CALS_Bacteriology-PetrieDishes

The biology major is designed for students with broad interests in the biological sciences. It is intended primarily to:

  1. prepare undergraduates for graduate studies in diverse areas of biology;
  2. prepare certain pre-professional students (e.g., medicine, veterinary medicine, dentistry) for advanced study in the health professions;
  3. provide a broad exposure to biology for students who want a general science education as biologists, and
  4. serve as initial preparation for students who later choose a more specialized major.

The major is offered by the College of Agricultural and Life Sciences and the College of Letters & Science. 

To declare this major, students must be admitted to UW–Madison and the College of Agricultural and Life Sciences (CALS). For information about becoming a CALS first-year or transfer student, see Entering the College.

Students who attend Student Orientation, Advising, and Registration (SOAR) with the College of Agricultural and Life Sciences have the option to declare this major at SOAR.  Students may otherwise declare after they have begun their undergraduate studies. For more information, contact the advisor listed under the Advising and Careers tab.

University General Education Requirements

All undergraduate students at the University of Wisconsin–Madison are required to fulfill a minimum set of common university general education requirements to ensure that every graduate acquires the essential core of an undergraduate education. This core establishes a foundation for living a productive life, being a citizen of the world, appreciating aesthetic values, and engaging in lifelong learning in a continually changing world. Various schools and colleges will have requirements in addition to the requirements listed below. Consult your advisor for assistance, as needed. For additional information, see the university Undergraduate General Education Requirements section of the Guide.

General Education
  • Breadth—Humanities/Literature/Arts: 6 credits
  • Breadth—Natural Science: 4 to 6 credits, consisting of one 4- or 5-credit course with a laboratory component; or two courses providing a total of 6 credits
  • Breadth—Social Studies: 3 credits
  • Communication Part A & Part B *
  • Ethnic Studies *
  • Quantitative Reasoning Part A & Part B *

* The mortarboard symbol appears before the title of any course that fulfills one of the Communication Part A or Part B, Ethnic Studies, or Quantitative Reasoning Part A or Part B requirements.

College of Agricultural and Life Sciences Requirements

In addition to the University General Education Requirements, all undergraduate students in CALS must satisfy a set of college and major requirements. Specific requirements for all majors in the college and other information on academic matters can be obtained from the Office of Academic Affairs, College of Agricultural and Life Sciences, 116 Agricultural Hall, 1450 Linden Drive, Madison, WI 53706; 608-262-3003. Academic departments and advisors also have information on requirements. Courses may not double count within university requirements (General Education and Breadth) or within college requirements (First-Year Seminar, International Studies and Science), but courses counted toward university requirements may also be used to satisfy a college and/or a major requirement; similarly, courses counted toward college requirements may also be used to satisfy a university and/or a major requirement.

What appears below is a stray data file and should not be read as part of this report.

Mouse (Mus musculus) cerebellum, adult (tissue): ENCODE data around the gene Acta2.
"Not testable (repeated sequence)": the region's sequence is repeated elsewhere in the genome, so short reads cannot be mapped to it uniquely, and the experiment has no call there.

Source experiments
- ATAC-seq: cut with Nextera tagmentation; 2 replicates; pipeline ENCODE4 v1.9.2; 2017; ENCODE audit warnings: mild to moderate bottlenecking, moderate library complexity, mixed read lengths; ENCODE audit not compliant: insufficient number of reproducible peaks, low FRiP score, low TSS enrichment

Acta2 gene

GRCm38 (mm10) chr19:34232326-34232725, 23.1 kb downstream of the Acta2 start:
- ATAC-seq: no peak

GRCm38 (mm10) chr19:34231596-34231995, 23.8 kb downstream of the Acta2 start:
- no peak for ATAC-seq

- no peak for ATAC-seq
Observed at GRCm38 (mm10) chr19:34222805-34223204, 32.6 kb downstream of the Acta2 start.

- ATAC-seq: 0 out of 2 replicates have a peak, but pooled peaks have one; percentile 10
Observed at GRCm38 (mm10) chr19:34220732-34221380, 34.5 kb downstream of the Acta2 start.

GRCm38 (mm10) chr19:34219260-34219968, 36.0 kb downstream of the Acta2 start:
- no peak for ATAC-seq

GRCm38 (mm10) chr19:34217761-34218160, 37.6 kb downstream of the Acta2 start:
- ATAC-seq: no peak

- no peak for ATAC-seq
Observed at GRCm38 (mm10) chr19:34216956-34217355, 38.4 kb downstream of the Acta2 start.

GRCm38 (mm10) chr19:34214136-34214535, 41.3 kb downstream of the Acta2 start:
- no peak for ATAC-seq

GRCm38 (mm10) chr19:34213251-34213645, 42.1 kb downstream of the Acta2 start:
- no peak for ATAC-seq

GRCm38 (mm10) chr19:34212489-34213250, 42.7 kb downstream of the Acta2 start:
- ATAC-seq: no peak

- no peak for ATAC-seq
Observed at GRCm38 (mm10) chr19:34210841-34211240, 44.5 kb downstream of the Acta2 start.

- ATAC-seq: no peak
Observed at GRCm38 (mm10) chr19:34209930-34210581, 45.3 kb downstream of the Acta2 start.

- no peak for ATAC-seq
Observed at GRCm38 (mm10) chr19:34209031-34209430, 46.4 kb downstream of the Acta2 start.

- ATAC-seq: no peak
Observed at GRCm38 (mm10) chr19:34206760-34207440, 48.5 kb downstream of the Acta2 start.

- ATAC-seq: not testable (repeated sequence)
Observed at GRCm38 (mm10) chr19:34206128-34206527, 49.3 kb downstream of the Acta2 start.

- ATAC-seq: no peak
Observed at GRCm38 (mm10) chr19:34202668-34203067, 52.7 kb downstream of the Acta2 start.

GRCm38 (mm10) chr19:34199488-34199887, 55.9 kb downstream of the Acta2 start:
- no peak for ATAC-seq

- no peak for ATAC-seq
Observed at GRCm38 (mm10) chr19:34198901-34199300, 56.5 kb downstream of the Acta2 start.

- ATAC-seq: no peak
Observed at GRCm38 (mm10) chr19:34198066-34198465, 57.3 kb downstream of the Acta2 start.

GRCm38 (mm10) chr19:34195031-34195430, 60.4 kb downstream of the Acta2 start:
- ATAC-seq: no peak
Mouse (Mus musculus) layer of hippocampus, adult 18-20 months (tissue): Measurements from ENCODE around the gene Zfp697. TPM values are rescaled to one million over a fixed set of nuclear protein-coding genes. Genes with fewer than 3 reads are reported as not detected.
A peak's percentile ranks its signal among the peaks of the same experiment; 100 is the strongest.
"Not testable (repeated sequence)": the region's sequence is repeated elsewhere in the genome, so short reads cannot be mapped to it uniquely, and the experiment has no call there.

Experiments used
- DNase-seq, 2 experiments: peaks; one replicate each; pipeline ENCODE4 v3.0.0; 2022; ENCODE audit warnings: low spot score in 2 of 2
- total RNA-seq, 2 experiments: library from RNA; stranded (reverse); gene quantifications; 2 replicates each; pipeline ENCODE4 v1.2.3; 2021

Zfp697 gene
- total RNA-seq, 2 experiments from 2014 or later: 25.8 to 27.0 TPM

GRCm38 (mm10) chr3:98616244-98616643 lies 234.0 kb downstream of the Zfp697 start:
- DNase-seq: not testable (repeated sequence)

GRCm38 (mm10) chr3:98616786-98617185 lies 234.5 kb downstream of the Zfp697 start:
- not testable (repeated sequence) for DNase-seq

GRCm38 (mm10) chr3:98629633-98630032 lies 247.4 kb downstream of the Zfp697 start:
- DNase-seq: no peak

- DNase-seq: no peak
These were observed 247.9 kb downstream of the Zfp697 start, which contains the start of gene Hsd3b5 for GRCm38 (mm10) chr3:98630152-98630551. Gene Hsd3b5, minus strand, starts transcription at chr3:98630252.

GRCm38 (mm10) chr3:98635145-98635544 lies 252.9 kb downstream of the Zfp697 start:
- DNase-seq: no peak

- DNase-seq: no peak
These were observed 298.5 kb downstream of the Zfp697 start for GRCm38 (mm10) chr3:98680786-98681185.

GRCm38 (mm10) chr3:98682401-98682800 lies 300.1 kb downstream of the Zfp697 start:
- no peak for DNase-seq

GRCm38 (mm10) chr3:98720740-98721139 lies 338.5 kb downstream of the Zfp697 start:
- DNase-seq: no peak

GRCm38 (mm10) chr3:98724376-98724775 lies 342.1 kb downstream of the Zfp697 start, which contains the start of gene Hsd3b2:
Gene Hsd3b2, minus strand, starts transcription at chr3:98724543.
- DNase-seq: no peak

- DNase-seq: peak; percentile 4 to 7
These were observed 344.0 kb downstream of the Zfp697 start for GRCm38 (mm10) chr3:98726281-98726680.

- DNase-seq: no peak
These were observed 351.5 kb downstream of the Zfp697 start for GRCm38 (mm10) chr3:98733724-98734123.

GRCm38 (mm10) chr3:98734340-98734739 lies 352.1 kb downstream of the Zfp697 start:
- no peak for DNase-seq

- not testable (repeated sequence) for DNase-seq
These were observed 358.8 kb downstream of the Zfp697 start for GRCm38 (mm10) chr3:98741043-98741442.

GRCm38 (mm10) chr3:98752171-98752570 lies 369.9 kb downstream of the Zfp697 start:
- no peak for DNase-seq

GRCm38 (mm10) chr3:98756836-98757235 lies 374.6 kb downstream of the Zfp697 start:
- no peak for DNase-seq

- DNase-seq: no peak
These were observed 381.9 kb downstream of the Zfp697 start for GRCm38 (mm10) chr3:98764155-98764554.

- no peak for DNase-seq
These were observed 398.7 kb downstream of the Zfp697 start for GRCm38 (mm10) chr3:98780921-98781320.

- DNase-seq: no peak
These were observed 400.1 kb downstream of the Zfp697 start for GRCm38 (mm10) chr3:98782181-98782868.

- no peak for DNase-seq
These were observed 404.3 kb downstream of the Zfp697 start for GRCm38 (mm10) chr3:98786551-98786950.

College Requirements for all CALS B.S. Degree Programs

Quality of Work: Students must maintain a minimum cumulative grade point average of 2.000 to remain in good standing and be eligible for graduation.
Residency: Students must complete 30 degree credits in residence at UW–Madison after earning 86 credits toward their undergraduate degree.
First Year Seminar1
International Studies3
Physical Science Fundamentals4-5
General Chemistry I
Chemistry in Our World
Advanced General Chemistry
Biological Science5
Additional Science (Biological, Physical, or Natural)3
Science Breadth (Biological, Physical, Natural, or Social)3
CALS Capstone Learning Experience: included in the requirements for each CALS major (see "Major Requirements")

Major Requirements

Courses may not double count within the major (unless specifically noted otherwise), but courses counted toward the major requirements may also be used to satisfy a university requirement and/or a college requirement. A minimum of 15 credits must be completed in the major that are not used elsewhere. Students must complete a minimum of 31 credits from Introductory Biology, Foundation, Intermediate/Advanced, Seminar (options only) and additional lab/research courses.

Students may complete the biology major requirements or select a Named Option (below).

Biology Named Options

Instead of completing the requirements above, students may choose to select one of the options below.

Major Requirements

Courses may not double count within the major (unless specifically noted otherwise), but courses counted toward the major requirements may also be used to satisfy a university requirement and/or a college requirement. A minimum of 15 credits must be completed in the major that are not used elsewhere. Students must complete a minimum of 31 credits from Introductory Biology, Foundation, Intermediate/Advanced, Seminar (options only) and additional lab/research courses.

Students may complete the biology major requirements or select a Named Option (below).

Core Requirements

Mathematics and Statistics

Select one of the following:5-10
Calculus with Algebra and Trigonometry I
and Calculus with Algebra and Trigonometry II
Calculus and Analytic Geometry 1
Select one of the following: 13-4
Calculus and Analytic Geometry 2
Introduction to Statistical Methods